After switching doctors and explaining her symptoms, Carol’s doctor suggested a blood work-up and visiting a rheumatologist. Once diagnosed, she was relieved. “After two years I finally had a name for what was wrong with me,” she said. “It wasn’t just my imagination.”

Debbie realized she needed immediate help and said, “When I called my doctor, he knew something was really wrong with me — I am not a complainer. When I went to see him, he did a blood workup and referred me to a specialist.” But to her dismay, the new doctor made her feel it was in her head. “He never did any tests, he just put me on steroids.” But through her persistence, she went back to her primary doctor and got the name of another specialist. “This new doctor was amazing,” she said. “I had a bunch of tests and finally found out what was going on.”

Treatment
There are no cures for autoimmune diseases. The battle is to keep the pain and symptoms under control and to prevent the disease from further destroying healthy tissues, joints or organs. These diseases can be life threatening if not treated. Many times it can take months to find the right drug protocol for a patient. There are side effects with many of the medicines used, and patients have to be aware of those risks, too.

Carol began taking a rheumatoid arthritis medicine and was thrilled to discover she could once again strap on her favorite high heels without pain. But there were side effects. “I was feeling great for about three months and then I broke out in this horrible rash,” she said. “Another medication I took worked for five years, then I developed cataracts and needed to stop taking it.” During the next few years she tried a variety of drugs that worked for a small duration of time. Eventually the pain returned, but thankfully she found a drug protocol that has worked well for the last three years.

Debbie has also tried different medications, looking for that successful combination. She explained, “I started using a medication that seemed to be working well. Then after six years, I developed high blood pressure, and they discovered I had nodules on my lungs.” She had a lung biopsy and it was determined that she needed to change medications. After trial and error, she said she is now on what she calls “miracle juice,” which is working for now, but she said she is “already anticipating the next step.”

Additionally, people with autoimmune diseases are at an increased risk for developing additional autoimmune diseases. It’s important to be aware of changes in symptoms and communicate with the doctor.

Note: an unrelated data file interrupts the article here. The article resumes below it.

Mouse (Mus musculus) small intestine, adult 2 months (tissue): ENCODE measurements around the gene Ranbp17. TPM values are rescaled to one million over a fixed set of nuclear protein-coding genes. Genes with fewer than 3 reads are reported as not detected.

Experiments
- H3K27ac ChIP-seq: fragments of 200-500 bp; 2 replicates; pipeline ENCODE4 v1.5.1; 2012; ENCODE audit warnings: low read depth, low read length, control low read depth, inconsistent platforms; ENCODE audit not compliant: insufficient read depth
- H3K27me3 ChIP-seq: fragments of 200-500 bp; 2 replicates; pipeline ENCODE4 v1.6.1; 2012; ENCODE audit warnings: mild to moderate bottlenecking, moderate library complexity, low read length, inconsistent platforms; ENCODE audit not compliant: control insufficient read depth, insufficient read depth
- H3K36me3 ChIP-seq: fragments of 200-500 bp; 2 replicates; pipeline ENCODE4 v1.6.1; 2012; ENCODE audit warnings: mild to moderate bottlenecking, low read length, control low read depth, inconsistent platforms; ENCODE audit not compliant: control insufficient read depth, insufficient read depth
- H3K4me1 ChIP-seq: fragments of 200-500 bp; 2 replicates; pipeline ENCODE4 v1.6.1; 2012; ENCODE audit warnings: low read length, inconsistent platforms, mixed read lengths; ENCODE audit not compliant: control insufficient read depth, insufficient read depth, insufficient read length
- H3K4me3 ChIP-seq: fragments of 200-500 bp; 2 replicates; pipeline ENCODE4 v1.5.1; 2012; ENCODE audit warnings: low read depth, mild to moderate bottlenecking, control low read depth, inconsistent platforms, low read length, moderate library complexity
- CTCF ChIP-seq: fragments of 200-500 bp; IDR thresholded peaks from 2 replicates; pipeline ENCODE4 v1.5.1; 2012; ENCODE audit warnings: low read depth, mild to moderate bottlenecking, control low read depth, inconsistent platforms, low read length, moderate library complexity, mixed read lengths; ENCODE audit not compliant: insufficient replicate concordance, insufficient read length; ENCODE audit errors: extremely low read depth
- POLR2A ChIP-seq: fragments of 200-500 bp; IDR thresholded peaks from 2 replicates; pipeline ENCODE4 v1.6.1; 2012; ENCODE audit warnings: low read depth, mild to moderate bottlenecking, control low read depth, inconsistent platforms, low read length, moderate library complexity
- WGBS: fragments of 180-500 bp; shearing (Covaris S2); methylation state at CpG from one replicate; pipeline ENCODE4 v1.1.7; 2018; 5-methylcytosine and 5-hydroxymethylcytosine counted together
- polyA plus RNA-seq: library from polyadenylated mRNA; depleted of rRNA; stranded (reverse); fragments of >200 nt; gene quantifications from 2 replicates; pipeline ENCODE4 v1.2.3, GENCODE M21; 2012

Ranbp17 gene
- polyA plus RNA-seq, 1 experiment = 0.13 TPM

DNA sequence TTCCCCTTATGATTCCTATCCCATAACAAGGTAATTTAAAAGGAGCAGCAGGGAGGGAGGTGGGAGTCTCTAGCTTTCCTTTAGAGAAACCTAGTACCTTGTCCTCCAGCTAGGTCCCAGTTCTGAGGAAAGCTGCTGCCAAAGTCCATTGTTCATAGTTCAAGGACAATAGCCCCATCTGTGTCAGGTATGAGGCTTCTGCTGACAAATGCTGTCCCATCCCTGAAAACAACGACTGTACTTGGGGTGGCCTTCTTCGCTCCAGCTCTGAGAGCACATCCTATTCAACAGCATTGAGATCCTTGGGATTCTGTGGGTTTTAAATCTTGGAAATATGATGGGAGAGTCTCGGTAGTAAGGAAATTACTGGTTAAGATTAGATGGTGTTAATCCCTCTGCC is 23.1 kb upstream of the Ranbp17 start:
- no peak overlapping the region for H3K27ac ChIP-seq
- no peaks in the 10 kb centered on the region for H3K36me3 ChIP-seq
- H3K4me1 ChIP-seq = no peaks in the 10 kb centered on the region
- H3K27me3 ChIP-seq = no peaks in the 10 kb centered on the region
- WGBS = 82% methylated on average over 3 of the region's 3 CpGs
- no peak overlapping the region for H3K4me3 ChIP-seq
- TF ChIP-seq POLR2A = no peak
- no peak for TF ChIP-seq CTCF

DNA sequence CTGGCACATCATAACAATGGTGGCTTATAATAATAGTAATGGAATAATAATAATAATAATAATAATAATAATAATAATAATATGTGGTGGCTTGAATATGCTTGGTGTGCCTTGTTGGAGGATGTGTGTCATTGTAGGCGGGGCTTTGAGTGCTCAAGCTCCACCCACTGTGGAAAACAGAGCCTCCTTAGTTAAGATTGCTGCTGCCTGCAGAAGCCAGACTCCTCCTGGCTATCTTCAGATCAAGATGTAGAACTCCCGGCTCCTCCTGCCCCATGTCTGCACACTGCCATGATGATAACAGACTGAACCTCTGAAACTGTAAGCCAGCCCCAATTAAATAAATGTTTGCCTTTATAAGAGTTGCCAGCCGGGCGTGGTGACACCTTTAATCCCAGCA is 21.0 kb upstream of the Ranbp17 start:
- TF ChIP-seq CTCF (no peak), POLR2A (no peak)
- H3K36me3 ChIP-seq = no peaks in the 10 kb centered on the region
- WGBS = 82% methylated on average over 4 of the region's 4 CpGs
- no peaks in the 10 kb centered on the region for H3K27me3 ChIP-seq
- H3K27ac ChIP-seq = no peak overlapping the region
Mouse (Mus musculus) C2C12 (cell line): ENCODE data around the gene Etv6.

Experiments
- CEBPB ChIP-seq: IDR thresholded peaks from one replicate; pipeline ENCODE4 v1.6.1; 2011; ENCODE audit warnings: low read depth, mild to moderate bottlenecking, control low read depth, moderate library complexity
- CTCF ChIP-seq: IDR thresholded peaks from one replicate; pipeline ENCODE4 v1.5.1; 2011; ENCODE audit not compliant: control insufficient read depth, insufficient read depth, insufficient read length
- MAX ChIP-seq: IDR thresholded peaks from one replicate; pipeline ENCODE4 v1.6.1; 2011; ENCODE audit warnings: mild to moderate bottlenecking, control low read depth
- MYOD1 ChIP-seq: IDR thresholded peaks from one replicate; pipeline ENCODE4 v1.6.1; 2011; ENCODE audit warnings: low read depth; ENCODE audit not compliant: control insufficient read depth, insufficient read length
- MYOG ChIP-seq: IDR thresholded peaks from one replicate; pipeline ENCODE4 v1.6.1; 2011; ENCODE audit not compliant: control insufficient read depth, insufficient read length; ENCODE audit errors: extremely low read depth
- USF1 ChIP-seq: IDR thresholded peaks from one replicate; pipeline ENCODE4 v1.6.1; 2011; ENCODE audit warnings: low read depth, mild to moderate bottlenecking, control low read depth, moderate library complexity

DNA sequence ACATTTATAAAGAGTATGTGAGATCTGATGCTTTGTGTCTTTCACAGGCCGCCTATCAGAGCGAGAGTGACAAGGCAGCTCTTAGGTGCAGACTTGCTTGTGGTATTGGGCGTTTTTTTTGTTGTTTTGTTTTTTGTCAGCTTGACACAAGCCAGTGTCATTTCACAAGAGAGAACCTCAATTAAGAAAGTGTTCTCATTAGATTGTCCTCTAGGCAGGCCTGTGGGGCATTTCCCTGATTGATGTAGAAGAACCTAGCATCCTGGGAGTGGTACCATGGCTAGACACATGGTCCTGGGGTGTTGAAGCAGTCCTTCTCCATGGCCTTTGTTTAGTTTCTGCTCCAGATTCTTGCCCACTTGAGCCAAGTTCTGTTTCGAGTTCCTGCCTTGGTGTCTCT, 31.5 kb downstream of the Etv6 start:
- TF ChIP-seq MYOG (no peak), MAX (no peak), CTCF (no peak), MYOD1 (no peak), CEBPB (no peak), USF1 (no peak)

The emotional toll
Not only are these diseases devastating on a body, they also take their toll on the emotional life of the patient. Discovering you have a long-term illness, which can not only leave you disabled, but also perhaps end your life, can be an overwhelming prospect.

Carol had dealt with her disease for more than 10 years before she talked to her doctor about her mental wellbeing. “I just felt I couldn’t cope anymore. I kept changing medications, they all had such extreme side effects, and I was in pain and stressed out. I know my disease was getting worse because of the stress I felt. My doctor prescribed an anti-depressant. This has helped me feel more balanced.”

Debbie found that it was her husband who couldn’t cope. “When we discovered what I had and that it was a chronic condition, my husband said that he couldn’t be tied down with a sick wife and 3 kids.” Debbie’s husband left her. But in the end, Debbie found this was for the best: “My children and I have become very close. They understand that I have some bad days and help me physically, and support me.”

Day-to-day life
Once on the proper course of treatment, most people realize their lives have to change. For most, it takes time to discover what in their daily lives has now become an obstacle and how to work around it.

Carol found that she could no longer work, but doesn’t let it keep her from living. “At 63, I feel I’m doing okay. I tell my husband that we need to get out there and do something physical to ‘oil our joints’ and stay in shape,” she said.

Debbie also found she needed to keep living her life. “I wanted to be all I could be. My doctor told me, “You need to be all you can be, but accept you can’t be — who you were.” Debbie enjoys gardening and being outdoors but has cut back on the hiking and biking.

When stricken with an autoimmune disease, it’s important to learn your limits while still pursuing your dreams. But always keep track of how you feel and trust your instincts.

Helpful Web sites: aarda.org (American Autoimmune Related Diseases Association) and womenshealth.gov